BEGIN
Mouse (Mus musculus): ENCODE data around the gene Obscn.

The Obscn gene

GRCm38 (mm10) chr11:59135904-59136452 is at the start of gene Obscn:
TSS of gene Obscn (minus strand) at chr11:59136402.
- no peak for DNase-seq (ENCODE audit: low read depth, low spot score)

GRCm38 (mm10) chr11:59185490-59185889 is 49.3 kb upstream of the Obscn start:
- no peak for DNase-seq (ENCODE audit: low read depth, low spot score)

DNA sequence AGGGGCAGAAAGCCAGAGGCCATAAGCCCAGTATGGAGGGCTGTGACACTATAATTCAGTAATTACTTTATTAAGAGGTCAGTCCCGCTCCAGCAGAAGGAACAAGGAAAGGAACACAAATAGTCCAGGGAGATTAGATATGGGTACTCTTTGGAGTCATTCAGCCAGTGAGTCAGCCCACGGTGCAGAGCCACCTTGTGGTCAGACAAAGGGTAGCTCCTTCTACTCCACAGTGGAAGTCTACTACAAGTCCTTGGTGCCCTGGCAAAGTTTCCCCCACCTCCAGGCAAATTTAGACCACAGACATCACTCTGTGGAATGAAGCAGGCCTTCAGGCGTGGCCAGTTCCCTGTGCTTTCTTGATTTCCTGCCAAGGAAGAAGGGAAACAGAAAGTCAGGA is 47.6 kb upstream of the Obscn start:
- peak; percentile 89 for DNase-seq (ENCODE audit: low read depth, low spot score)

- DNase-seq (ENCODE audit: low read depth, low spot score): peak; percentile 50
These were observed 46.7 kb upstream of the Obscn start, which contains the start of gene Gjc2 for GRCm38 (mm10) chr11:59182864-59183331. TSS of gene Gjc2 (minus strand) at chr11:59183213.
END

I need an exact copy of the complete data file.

Mouse (Mus musculus): ENCODE data around the gene Obscn.

The Obscn gene

GRCm38 (mm10) chr11:59135904-59136452 is at the start of gene Obscn:
TSS of gene Obscn (minus strand) at chr11:59136402.
- no peak for DNase-seq (ENCODE audit: low read depth, low spot score)

GRCm38 (mm10) chr11:59185490-59185889 is 49.3 kb upstream of the Obscn start:
- no peak for DNase-seq (ENCODE audit: low read depth, low spot score)

DNA sequence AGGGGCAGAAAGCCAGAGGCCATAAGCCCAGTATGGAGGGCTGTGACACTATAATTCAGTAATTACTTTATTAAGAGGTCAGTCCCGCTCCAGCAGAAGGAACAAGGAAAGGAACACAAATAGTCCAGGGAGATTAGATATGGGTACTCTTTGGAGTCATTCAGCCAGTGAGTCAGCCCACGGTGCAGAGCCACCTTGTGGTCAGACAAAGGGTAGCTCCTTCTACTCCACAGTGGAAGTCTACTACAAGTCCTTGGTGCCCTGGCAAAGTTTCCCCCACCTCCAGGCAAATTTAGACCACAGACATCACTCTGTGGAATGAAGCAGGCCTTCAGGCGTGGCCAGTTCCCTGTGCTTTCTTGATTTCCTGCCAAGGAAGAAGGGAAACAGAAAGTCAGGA is 47.6 kb upstream of the Obscn start:
- peak; percentile 89 for DNase-seq (ENCODE audit: low read depth, low spot score)

- DNase-seq (ENCODE audit: low read depth, low spot score): peak; percentile 50
These were observed 46.7 kb upstream of the Obscn start, which contains the start of gene Gjc2 for GRCm38 (mm10) chr11:59182864-59183331. TSS of gene Gjc2 (minus strand) at chr11:59183213.